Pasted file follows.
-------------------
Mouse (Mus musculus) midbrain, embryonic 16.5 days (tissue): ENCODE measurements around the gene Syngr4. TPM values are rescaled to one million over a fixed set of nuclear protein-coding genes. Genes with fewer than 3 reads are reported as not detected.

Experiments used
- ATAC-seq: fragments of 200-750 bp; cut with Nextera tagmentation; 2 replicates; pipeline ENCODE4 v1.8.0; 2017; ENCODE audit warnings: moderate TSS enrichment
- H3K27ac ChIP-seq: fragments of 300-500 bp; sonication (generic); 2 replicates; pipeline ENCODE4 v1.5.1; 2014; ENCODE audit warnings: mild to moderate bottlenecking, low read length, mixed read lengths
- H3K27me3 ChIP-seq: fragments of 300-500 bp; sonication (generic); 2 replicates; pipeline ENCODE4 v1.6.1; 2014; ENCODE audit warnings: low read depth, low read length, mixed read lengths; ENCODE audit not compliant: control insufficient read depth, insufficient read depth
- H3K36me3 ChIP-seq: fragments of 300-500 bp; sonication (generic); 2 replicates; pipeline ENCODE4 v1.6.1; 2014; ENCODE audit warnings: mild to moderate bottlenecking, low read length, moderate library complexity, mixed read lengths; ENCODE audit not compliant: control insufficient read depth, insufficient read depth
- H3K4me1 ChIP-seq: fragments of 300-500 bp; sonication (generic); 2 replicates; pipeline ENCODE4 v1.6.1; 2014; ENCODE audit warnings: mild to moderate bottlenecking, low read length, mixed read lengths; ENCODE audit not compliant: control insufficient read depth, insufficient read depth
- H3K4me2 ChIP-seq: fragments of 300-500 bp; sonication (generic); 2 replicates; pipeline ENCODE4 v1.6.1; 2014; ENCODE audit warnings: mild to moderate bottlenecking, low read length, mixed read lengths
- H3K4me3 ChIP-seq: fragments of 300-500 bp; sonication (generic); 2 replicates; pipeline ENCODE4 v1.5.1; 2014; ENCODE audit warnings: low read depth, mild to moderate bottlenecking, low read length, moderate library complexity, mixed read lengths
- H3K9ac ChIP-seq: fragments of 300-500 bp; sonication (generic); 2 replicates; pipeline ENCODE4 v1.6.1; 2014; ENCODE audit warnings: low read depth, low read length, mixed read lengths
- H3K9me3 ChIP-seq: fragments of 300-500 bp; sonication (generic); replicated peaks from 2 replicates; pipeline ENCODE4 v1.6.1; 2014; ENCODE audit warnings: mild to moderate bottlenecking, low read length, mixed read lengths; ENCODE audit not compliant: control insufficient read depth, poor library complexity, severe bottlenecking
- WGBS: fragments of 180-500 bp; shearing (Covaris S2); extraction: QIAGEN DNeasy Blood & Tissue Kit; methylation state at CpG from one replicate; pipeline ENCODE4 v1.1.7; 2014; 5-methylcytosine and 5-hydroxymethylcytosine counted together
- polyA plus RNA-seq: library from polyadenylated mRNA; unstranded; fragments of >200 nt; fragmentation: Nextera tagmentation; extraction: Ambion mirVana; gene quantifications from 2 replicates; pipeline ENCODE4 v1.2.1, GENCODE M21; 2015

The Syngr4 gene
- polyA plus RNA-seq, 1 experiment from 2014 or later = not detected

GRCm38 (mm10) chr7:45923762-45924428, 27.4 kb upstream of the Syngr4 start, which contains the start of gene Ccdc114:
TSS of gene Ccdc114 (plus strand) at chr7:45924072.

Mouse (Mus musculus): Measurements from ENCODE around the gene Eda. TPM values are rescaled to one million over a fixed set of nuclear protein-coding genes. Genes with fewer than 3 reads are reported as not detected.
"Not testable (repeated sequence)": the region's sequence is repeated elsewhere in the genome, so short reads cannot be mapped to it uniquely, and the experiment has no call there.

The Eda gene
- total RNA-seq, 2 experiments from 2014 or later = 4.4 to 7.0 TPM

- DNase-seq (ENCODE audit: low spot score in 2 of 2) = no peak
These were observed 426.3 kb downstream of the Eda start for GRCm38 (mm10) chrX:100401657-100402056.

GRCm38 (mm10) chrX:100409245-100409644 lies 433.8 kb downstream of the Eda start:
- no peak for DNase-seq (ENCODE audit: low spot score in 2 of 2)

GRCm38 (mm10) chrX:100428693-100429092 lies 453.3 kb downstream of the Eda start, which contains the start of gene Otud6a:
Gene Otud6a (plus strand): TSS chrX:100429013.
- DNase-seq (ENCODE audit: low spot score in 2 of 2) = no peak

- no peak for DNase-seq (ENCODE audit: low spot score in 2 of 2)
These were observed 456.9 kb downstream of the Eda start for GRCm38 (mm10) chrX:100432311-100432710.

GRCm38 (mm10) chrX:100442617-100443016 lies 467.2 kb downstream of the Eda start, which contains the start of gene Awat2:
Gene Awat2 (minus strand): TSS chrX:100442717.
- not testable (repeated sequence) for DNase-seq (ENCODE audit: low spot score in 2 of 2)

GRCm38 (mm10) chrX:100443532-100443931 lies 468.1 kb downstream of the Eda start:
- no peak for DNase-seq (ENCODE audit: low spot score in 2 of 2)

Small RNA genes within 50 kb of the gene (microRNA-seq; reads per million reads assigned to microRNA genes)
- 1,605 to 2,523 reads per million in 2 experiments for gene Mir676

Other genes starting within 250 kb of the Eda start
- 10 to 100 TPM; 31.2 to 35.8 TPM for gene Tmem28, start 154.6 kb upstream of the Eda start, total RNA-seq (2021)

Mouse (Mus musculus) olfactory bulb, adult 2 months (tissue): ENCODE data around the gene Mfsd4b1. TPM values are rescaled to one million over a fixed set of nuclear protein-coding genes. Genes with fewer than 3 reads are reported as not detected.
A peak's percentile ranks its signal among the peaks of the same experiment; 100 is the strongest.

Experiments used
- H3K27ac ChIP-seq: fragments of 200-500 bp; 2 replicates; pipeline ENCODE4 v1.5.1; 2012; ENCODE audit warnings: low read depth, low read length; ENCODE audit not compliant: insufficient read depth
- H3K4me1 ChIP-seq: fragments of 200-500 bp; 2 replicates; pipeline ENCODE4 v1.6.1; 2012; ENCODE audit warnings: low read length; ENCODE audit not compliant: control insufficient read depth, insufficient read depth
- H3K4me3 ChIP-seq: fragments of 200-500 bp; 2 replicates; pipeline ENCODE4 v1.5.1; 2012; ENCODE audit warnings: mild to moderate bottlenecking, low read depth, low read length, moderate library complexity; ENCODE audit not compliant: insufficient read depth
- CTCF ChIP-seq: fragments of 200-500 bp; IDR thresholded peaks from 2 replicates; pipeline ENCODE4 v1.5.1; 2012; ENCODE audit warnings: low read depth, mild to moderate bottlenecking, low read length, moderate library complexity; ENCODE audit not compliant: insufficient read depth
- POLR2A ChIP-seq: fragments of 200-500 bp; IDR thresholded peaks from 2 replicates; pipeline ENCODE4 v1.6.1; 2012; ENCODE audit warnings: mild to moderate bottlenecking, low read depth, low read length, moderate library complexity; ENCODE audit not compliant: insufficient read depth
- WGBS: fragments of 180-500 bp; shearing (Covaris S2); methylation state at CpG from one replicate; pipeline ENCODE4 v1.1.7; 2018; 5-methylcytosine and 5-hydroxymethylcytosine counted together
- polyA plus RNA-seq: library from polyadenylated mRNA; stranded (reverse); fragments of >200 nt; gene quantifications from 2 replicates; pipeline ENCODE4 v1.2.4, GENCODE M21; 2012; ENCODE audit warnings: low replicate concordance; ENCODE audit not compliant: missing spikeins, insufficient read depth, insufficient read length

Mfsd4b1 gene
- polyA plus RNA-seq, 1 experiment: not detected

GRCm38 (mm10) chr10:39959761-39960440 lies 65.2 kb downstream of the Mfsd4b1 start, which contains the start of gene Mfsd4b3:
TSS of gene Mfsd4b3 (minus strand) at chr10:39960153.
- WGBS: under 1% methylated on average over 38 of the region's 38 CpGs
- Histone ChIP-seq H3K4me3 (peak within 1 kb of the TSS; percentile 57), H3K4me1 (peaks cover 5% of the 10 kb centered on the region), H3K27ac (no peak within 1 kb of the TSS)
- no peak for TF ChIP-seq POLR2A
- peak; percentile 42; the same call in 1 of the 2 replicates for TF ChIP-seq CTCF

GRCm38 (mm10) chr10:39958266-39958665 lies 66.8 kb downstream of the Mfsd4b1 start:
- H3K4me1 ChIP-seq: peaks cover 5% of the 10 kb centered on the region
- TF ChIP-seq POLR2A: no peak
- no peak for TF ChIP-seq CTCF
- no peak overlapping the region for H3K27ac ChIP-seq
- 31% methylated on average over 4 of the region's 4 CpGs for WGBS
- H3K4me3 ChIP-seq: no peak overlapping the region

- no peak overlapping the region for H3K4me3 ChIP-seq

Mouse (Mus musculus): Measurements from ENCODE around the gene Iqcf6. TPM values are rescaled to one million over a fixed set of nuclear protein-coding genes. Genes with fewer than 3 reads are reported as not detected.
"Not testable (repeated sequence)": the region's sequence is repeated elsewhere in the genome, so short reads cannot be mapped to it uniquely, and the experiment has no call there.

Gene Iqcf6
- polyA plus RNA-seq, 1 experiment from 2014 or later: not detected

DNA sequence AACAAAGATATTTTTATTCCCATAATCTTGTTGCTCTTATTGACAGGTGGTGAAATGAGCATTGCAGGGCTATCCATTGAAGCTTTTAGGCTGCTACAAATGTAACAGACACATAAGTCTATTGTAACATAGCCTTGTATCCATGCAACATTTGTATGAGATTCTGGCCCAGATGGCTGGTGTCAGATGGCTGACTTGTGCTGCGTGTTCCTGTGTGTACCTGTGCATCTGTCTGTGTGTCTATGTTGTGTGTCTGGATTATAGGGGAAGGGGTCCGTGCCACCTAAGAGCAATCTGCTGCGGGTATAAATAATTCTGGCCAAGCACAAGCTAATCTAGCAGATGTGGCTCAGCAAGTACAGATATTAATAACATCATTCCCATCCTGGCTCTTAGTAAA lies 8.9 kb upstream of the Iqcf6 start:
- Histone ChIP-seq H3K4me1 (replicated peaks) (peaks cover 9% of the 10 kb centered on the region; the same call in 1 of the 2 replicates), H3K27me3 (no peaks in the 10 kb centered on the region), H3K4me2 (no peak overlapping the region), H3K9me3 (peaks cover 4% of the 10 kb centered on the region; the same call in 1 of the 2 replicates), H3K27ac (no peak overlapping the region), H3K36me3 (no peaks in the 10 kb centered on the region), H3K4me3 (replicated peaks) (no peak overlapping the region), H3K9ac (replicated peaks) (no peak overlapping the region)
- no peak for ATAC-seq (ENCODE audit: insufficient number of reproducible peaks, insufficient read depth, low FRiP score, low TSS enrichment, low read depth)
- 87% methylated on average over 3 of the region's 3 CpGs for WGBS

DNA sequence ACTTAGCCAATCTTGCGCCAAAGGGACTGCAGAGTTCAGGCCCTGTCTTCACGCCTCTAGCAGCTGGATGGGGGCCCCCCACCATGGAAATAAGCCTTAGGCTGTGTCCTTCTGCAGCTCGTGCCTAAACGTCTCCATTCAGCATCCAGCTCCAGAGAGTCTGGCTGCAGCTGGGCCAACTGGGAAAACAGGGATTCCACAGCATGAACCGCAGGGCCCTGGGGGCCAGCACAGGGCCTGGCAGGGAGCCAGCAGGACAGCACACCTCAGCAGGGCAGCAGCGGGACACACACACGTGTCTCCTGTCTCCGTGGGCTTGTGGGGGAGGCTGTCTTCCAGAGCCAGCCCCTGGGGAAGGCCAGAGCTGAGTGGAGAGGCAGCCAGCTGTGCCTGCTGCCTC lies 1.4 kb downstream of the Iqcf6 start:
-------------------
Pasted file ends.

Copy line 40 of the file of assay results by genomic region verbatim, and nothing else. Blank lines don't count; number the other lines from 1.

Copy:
Mouse (Mus musculus) olfactory bulb, adult 2 months (tissue): ENCODE data around the gene Mfsd4b1. TPM values are rescaled to one million over a fixed set of nuclear protein-coding genes. Genes with fewer than 3 reads are reported as not detected.